BELL v. BOARD OF COM'RS OF CRAIG COUNTYAnnotate this Case
BELL v. BOARD OF COM'RS OF CRAIG COUNTY
1938 OK 212
77 P.2d 1120
182 Okla. 390
Case Number: 27049
Supreme Court of Oklahoma
Board of Com'rs of Craig County
Syllabus by the Court.
¶0 1.Appeal and Error--Minutes of Court Clerk not Part of Record.
The minutes of the clerk constitute no part of the record lodged in this court on appeal.
2.Same--Defective Record of Order Denying New Trial.
Where the record does not contain an order of the court overruling a motion for a new trial, a mere recital therein transcribed from the clerk's minutes is not sufficient to bring the appeal before this court for review.
Appeal from District Court, Craig County; N. B. Johnson, Judge.
Suit by Sam Bell against the Board of Commissioners of Craig County, State of Oklahoma, on a claim, wherein the defendant filed a cross-petition pleading an assigned note as a counterclaim or set-off. From a judgment in favor of the defendant on its cross-petition, the plaintiff appeals.
Jack L. Rorschach and J. W. Bashore, both of Vinita, for plaintiff in error.
Frank L. Haymes, Co. Atty., and Edw. H. Brady, Asst. Co. Atty., both of Vinita, for defendant in error.
¶1 On its cross-petition in a suit against it, Craig County was awarded judgment against Sam Bell for 80 cents, with interest. Bell sued for $54.80 alleged due him on an allowed claim. The county had paid this amount to a justice of the peace in response to garnishment process issued upon a judgment rendered against Bell in favor of a bank. It is contended, and the trial court so found, that the judgment of the justice was void because no nonusury affidavit was filed in that court. The county took an assignment of the note when it paid the money to the justice, and in this action pleaded the note as a counterclaim or set-off. A jury was waived and the court, after computing interest and attorney's fees, found 80 cents more due on the note than on Bell's claim; hence the judgment for the county.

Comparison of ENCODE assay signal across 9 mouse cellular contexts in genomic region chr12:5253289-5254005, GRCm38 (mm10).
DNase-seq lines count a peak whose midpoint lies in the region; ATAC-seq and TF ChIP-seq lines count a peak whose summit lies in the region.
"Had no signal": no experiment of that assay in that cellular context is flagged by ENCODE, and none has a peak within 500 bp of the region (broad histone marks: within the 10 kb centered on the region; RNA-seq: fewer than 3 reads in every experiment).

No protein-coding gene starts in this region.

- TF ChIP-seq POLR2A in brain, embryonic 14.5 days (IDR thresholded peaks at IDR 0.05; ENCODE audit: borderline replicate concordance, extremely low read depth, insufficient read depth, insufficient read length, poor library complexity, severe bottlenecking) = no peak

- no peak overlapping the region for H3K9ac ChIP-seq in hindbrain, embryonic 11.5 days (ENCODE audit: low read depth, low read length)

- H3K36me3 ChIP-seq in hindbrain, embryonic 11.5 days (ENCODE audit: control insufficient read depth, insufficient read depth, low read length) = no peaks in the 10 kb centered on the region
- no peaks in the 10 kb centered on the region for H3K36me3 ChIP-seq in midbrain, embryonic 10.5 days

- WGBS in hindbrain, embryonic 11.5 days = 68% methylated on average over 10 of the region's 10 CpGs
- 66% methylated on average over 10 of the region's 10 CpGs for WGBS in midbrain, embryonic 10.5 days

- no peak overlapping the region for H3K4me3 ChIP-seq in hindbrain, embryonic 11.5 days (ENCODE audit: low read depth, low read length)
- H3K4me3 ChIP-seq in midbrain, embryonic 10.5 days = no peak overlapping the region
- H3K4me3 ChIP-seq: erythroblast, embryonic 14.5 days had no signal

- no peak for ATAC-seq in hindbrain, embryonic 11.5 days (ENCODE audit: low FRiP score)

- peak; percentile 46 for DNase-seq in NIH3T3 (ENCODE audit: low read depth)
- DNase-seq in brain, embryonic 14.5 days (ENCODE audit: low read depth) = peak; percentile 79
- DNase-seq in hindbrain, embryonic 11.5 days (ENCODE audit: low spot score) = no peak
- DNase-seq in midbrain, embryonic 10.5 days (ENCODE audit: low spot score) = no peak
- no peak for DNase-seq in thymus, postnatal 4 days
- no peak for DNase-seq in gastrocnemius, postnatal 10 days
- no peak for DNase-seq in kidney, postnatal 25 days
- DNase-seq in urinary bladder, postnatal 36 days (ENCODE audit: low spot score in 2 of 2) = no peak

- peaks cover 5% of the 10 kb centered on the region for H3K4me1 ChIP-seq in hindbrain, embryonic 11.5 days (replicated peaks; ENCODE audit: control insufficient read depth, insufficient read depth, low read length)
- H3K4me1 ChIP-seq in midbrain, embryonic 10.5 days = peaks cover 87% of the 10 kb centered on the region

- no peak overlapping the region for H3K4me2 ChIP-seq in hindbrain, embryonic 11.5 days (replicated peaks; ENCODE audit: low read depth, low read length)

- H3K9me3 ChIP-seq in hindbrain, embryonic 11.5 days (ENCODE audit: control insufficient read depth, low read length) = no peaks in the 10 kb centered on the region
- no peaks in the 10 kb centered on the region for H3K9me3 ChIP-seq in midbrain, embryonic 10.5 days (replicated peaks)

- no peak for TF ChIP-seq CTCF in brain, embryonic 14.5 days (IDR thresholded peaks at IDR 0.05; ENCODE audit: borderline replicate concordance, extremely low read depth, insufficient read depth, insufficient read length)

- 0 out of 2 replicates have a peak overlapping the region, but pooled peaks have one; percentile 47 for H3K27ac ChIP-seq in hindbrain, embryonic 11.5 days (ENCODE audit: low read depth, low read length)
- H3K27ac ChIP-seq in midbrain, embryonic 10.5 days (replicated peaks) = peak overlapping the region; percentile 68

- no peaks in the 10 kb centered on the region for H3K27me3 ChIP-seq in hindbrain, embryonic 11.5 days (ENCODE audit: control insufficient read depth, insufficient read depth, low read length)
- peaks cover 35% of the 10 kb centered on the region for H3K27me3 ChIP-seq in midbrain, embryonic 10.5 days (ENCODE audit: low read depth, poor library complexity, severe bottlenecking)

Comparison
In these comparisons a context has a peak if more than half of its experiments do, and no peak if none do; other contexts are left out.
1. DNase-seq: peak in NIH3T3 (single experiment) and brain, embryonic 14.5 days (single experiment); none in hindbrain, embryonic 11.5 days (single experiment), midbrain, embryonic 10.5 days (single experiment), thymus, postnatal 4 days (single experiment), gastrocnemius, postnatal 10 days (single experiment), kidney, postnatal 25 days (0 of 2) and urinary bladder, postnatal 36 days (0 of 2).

¶2 Many of the assignments of error depend upon the testimony in the case and occurrences at the trial and are such as can be reviewed only by virtue of the overruling of a motion for new trial. The case-made contains a recital that a motion for new trial was overruled, but the matter constituting such purported order is obviously only an excerpt from the court clerk's minutes. It is not the solemn judgment of the court as shown by its journal, but shows on the face of the record to be taken from the clerk's minute book. This is no part of the record and presents nothing for review as to the evidence or proceedings at the trial. Bigpond v. Davis, 121 Okl. 44, 247 P. 676; Sandlin v. Deer, 122 Okl. 108, 251 P. 608; Lillard v. Meisberger, 113 Okl. 228, 240 P. 1067.
¶3 Demurrers were filed to the amended answer and to the cross-petition, attempting to raise the questions that a county cannot lawfully purchase a promissory note and that the nonusury affidavit attached to the cross-petition was made by a person without knowledge of the facts. On the latter proposition evidence was heard on a motion to strike. The ruling, if any thereon, is not properly here. It is doubtful that the question of ownership of the note could be raised. In Cook v. Redfield, 103 Okl. 77, 229 P. 588, a contention that the plaintiff did not have legal capacity to sue was held unavailing, since payment to the plaintiff would be a complete acquittance. And a holder of a negotiable instrument may sue in his own name, even if not the beneficial owner thereof. Turner v. Crowder, 134 Okl. 215, 273 P. 349.
¶4 But here again we are confronted with the fact that there is no proper record saving the questions involved. Although the case-made recites that a journal entry was filed, the case-made contains only the minutes of the clerk purporting to show what action was taken on the demurrer. For the reasons heretofore given, nothing is presented for review by such minutes.
¶5 The judgment accordingly is affirmed.